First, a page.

Born: July 29, 1986 Primary Instrument: Trombone
Henrik Munkeby Nørstebø is a Norwegian trombonist mainly involved with different types of improvised music. He is currently living in Oslo, where he is doing a masters degree at the academy of music and working as a freelance musician.
An ongoing love/hate releationship with the trombone has led him to explore both the boisterous and brassy side of the instrument, as well as the microscopic and ‘electronic’ sound possibilities. His varying interests comes to play in bands/ensembles playing music ranging from so-called reductionism and free improv to free jazz and contemporary composed music.
Henrik currently plays with improv trios As deafness increases, Lana trio, Virvl (with Tobias Delius) and Strid/de Heney/Nørstebø, new music ensemble “Aksiom“, freejazzpop-band “Skadedyr” and chamber jazz group “Dan Peter Sundland ensemble“, in addition to duo collaborations with a.o. Daniel Lercher (laptop/Vienna), Adrian Myhr (double bass/Oslo), Rasmus Borg (piano/Stockholm) and Nina de Heney (double bass/Gothenburg)
He also performs as a solo improviser, and have played solo concerts in Berlin, Bad Oldesloe, Vienna and Barcelona, in addition to around Scandinavia. The cd “SOLO” was released on the Portuguese label Creative sources summer 2011.
In addition, occational collaborations or ad hoc with (a.o.): Lene Grenager, Michael Duch, Tobias Delius, Klaus Filip, noid, Bernd Klug, Frøydis Dahlø, Finn Loxbo, Kristian Tangvik, Johannes Wakolbinger, Viktor Perdieus, Ivar Grydeland, Vojtech Prochazka, Rosi Rehformen, Tore Sandbakken, Sofia Jernberg, Kari Rønnekleiv, Kim Aksnes, Petter Wästberg, Morten Barrikmo, Espen Reinertsen, Eivind Lønning, Anna Högberg, Naoko Sakata, Thomas Jäderlund, Moritz Zopf, Maria Norseth Garli, Tryggve Lund, Danielle Dahl, Niklas Adam, Isabel Sörling, Christian Meaas Svendsen, Joakim Heibø, Andreas Wildhagen, Kjetil Jerve, Dan Peter Sundland.
Nørstebø finished a bachelor degree in music performance (improvisation/jazz) at the Academy of music and drama in Gothenburg spring 2011.
Chain D.L.K. (USA) (…) this release by the young Norwegian improvisational trombonist Henrik Munkeby Nørstebø, an up-and-coming star of the scene in my opinion, goes beyond any dictates coming from musical trends, marketing pithy sayings or even social prejudices as some listeners joke on trombone considering it a musical instrument for beggars.
The New york city jazz record (USA) – triple review; Hubweber/Nørstebø/Thewes More so than most brass instruments, the trombone has the structure to be used as a solo instrument, yet, as these choice examples of contemporary Europe an solo trombone discs make obvious, careful planning as well as limitless chops is needed to make things work. (…) the exposition is dedicated to fully formed vibrations resulting from a blustery chromatic tone and tongue stops. Utilizing extended brass techniques ranging from wide-bore blowing to expansive throat tightening, Nørstebø produces any manner of textures from his horn.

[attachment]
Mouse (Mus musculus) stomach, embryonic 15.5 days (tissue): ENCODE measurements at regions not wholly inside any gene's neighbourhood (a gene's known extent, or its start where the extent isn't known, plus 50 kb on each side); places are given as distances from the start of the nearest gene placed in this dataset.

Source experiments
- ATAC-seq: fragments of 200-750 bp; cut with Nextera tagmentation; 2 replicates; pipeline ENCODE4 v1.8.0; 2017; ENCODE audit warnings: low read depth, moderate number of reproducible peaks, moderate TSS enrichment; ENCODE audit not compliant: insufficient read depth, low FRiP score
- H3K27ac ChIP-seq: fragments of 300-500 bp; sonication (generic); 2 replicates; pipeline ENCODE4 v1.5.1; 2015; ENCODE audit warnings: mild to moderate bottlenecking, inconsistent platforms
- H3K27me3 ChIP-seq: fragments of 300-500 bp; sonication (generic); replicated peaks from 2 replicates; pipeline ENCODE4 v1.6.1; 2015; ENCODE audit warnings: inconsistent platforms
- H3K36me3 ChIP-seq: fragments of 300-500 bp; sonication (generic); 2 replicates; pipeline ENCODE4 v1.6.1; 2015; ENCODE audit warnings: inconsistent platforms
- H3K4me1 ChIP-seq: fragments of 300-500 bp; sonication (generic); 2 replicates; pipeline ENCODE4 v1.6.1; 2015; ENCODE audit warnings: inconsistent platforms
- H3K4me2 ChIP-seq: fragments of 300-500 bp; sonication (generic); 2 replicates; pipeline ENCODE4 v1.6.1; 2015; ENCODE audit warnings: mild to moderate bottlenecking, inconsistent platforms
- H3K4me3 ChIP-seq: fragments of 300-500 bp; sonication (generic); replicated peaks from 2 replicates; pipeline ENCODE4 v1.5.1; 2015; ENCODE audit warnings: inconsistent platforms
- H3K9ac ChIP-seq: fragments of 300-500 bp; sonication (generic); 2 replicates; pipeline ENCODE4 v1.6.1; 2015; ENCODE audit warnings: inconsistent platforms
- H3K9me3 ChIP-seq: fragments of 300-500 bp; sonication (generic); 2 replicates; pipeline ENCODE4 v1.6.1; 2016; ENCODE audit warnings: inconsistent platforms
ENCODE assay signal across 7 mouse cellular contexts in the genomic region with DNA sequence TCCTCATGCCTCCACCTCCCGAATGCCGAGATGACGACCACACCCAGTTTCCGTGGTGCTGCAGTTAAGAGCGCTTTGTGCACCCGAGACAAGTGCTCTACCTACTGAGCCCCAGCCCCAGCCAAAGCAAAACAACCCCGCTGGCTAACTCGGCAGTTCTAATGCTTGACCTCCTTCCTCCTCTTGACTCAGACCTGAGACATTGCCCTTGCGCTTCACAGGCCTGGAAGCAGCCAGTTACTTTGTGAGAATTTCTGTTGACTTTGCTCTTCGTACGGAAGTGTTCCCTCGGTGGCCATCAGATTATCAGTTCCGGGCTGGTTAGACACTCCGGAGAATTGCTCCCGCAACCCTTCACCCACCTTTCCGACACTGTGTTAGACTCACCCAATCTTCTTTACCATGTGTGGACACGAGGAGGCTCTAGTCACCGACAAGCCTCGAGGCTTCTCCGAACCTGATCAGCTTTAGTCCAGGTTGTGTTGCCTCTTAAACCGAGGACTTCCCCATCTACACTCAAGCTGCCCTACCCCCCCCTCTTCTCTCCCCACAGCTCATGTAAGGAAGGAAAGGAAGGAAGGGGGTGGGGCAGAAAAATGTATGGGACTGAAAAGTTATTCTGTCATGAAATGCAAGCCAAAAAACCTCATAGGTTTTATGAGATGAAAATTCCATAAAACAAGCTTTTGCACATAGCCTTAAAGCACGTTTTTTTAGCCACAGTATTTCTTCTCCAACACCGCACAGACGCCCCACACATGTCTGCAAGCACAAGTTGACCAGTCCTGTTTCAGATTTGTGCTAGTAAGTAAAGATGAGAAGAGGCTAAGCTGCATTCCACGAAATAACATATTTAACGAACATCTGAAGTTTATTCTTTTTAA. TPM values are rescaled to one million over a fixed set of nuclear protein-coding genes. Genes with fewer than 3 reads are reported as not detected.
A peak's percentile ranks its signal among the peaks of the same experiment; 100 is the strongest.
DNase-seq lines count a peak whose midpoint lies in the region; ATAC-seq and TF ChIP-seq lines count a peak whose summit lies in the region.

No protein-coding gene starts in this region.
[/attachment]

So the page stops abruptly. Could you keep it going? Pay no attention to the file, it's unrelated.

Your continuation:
His voice magazine (Czech republic) (…) as if music for solo trombone was the most most common and popular thing in the world. The album as a whole is simply a full-blooded testimony of a very promising musician and one of the brightest indications that the Norwegian avant-garde scene isn’t leaving it’s internationally dominant place.
Jazz alchemist (Poland) (…) Nørstebø’s improvisations have a strong narrative core, cohesive yet opened form. (…) creates a set filled with unlimited immagination, rich in colours and ideas. His playing is a study in the creativity (all the unconventional techniques) but there’s a clear in goal in his experimentalism – and that is to create music (and not to impress – in fact he’s playing tends to be modest, he prefers the charm of subtlety). Honest, varied, intimate, sometimes refreshingly surprising, sometimes soothing the mind (track 10!). A brilliantly played album.
Squidco (USA) Lyrical and quirky free improvisations using extended techniques. Humorous, frightening, and profound.
Improv Sphere (France) (…) makes this solo work personal and original, which affects the body of the performer rather than his intelligence, his intimacy without falling into an abstract introspection. The ten pieces are varied and virtuoso of course, but they each have their world that is not empowering, but rather seems to come straight out of the body of HMN.
Nordische musik (Germany) Fame and money are obviously not Nørstebøs motivation